Here’s the list of things I do in the time between losing motivation and finding the need to get some uni work done:
• Eye on social media: I literally just sit there scrolling through Facebook and Twitter in the hope of finding something interesting, even course-related perhaps to read and reflect on.
• Google: Googling anything remotely related to your studies is a good start. I mean, you are doing some uni work. Who knows what you’ll find.
• Want to work your brain, but not academically?
• Do puzzles. I find myself doing the puzzles from the back of the newspaper just to pass time. It’s also a great way to work the brain, then I realise I should be really doing some research or readings.
• Get creative: as I write this as a matter of fact, I’m pushing back the moment that I will actually get to my unit readings. So while you’re lacking a push, start drawing, writing, playing music, do whatever it is you do! J
Please comment below on some tips you may have to get back into university work.
- Tina Huynh -
Music has to be the only thing that keeps me going when driving. And I’m sure that everyone can relate. It wakes you up in the morning, and keeps you alert throughout the day. Of course those three coffees, two energy drinks and the bunch of sugar you shoved down your throat today probably also helped. But does it affect the way you drive?
Driving home from uni last week, I noticed that hearing my favourite song on the radio produced a strange affect on me. This included: distracted with the radio controls, my foot ever so slightly pushing on the accelerator and my steering wheel becoming in sync with my wicked dance moves.
I’ve heard other stories as well, of friends getting speeding fines and blaming the loud dance music they were blasting. Or worse, having to explain to the parents about the ding in the car caused by absolutely having to turn the music up, or change the station depending on their preferences.
But is this avoidable for those our age? I would argue not. Well not in our generation anyway. We are basically saturated with music, and while we are stuck in that tin can all day it is our life! How can we possibly resist the chance to hear our favourite song one more time, change the cds to that amazing album you just bought (or downloaded) or change the station because they are playing that song again?
Perhaps some remedies to this problem would be having your favourite cd on, or more modernly putting your iPod onto your favourite playlist. This may help to resist the urge to change the station. Or else making the other people in the car your stereo bitches. I would use this with caution though; in my experience this has led to yelling and angry gestures.
It’s probably more accurate to say there is no fixing this problem, and just dealing with the accidents and tickets that happen along the way.
- Coralee Kelly
How to get one’s foot in the door? This metaphorical door would be the industry that you would work in upon completing university.
As I start my third and final year of study, I can’t help but ponder on the daunting process of finding paid work.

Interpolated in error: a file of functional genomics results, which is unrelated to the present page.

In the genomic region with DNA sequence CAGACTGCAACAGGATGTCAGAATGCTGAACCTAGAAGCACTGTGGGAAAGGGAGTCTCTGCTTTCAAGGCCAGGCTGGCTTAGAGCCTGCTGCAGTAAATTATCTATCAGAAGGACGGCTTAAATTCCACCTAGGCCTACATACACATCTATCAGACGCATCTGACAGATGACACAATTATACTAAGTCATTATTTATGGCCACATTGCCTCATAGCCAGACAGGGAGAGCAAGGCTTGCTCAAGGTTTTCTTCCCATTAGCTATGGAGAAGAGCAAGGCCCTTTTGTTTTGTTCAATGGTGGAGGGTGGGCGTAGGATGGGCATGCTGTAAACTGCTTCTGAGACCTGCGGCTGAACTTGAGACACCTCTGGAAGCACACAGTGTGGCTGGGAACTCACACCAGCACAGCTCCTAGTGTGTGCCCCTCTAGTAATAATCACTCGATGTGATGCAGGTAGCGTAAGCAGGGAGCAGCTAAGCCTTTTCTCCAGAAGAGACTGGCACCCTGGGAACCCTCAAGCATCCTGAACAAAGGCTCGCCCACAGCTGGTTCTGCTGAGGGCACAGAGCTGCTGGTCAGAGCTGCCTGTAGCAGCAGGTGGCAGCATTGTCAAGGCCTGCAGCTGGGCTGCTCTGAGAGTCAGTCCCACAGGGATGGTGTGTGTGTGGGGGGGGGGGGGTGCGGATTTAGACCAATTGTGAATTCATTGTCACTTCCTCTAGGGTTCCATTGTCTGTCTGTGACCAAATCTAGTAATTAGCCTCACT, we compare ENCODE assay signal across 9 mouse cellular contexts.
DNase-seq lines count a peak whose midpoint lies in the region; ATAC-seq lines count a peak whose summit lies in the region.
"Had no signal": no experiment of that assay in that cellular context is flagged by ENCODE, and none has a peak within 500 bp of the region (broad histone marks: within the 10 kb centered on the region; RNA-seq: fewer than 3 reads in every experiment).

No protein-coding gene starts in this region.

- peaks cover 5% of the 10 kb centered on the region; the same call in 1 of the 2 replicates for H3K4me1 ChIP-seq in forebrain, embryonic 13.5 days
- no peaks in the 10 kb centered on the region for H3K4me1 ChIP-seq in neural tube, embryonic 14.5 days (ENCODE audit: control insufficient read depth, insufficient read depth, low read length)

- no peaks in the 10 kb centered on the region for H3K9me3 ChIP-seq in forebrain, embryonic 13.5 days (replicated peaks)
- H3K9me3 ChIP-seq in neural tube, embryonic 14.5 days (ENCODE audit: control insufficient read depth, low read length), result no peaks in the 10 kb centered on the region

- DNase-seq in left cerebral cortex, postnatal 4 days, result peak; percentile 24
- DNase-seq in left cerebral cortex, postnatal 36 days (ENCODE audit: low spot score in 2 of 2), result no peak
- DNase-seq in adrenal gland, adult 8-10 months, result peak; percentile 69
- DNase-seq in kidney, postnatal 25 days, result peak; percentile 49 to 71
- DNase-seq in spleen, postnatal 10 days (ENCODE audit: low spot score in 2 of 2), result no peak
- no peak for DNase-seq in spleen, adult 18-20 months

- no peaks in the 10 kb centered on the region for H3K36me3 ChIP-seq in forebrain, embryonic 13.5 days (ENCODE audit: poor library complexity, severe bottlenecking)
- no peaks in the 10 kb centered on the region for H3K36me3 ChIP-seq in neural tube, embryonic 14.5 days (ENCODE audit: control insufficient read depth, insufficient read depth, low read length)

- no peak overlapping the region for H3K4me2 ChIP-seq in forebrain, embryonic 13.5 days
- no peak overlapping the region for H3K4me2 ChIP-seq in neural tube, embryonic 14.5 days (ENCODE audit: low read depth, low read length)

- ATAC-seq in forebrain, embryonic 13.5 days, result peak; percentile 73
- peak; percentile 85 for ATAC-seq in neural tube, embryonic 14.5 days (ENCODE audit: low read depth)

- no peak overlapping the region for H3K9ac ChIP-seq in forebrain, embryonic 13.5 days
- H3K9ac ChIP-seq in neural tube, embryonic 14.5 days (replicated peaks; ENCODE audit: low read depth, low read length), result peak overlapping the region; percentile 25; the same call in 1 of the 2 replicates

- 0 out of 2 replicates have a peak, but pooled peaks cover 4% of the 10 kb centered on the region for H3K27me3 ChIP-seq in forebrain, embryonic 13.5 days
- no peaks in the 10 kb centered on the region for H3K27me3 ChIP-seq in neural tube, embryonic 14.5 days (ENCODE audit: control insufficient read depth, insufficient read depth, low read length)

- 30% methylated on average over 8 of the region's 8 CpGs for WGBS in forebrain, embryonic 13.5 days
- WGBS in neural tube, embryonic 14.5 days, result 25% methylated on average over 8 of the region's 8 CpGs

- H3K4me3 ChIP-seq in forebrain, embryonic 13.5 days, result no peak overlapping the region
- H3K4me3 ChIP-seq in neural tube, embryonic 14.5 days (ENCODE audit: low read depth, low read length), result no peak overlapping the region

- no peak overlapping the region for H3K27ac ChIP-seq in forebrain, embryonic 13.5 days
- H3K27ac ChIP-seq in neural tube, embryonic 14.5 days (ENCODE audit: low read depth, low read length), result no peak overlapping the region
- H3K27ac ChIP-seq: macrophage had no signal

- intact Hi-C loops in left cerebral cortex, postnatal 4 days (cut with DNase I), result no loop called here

I do acknowledge that I am no career adviser, however, reflecting on the process that I have undertaken in the past few months seems like a good start. I would like to share my experiences and hopefully assist you in the process of searching for work experience, internships, jobs and other opportunities.
There are many platforms that are a great start. Countless students are unaware of the work of the UWS Careers and Cooperative Education office. Enrolled students have the chance to make an account on CareerHub, which allows you to search and apply for job opportunities, as well as information about your particular industry, tips on improving your resume, discussion forums and appointment spaces to see a careers adviser. CareerHub is a good starting point as it is something that only UWS students can access.
Being a student, experience is hard to come by, so the usual choice is to do unpaid work to gain some. SEEK has recently launched SEEK Volunteer. For those who want some experience, SEEK Volunteer is for you. You will find organisations that may need your skills and knowledge. There’s the opportunity to work in areas such as aged care, counselling, education and training, IT and web development, marketing, media and communications just to name a few. SEEK Volunteer also enables you to search for long or short term projects, as well as when to undertake them, like during the day, night or weekends.
Social media sites are another method of searching for opportunities. Facebook and Twitter sites of organisations that interest you may post up opportunities when they arise. So don’t forget to ‘Like’ and follow. Pedestrian.TV, a website on all things pop culture, has a fantastic jobs section. While it caters mostly to the creative industries, a casual browse won’t hurt. You may just find an enjoyable stint for the weekend or during the uni break.
Another thing I would like to bring up is subscription. It’s vital to subscribe to job sites like SEEK, CareerOne and Pedestrian.TV Jobs amongst other sites. Your subscription gives you access to new jobs once they arise, so they come to you instead of you finding them.
It’s essential to show potential employers the work that you have done. No matter what degree you are completing or the type of work you have done, it makes it easier for your potential employer to view your work.
Having worked with a marketing and communications manager for some work experience, the discussion of job seeking came up. I recall that the manager said it was important to show that you are passionate and show initiative, which sets you apart. Being a journalism student myself, the manager said it was great to see that I have established my own blog and really shown that I do want to become a writer. She said there have been cases where individuals say they want to do something or be someone, but there is a lack of evidence in their desire to.
Quite simply, it takes a lot to find that perfect job, or the opportunity to get some experience or do an internship. However, persistence is key, I’m sure you’ve heard that before. Perhaps my tips will help or perhaps they won’t, but it’s a start.
- Tina Huynh
Have I missed out on some key points? Maybe you’ve got a method for finding opportunities. Please comment below.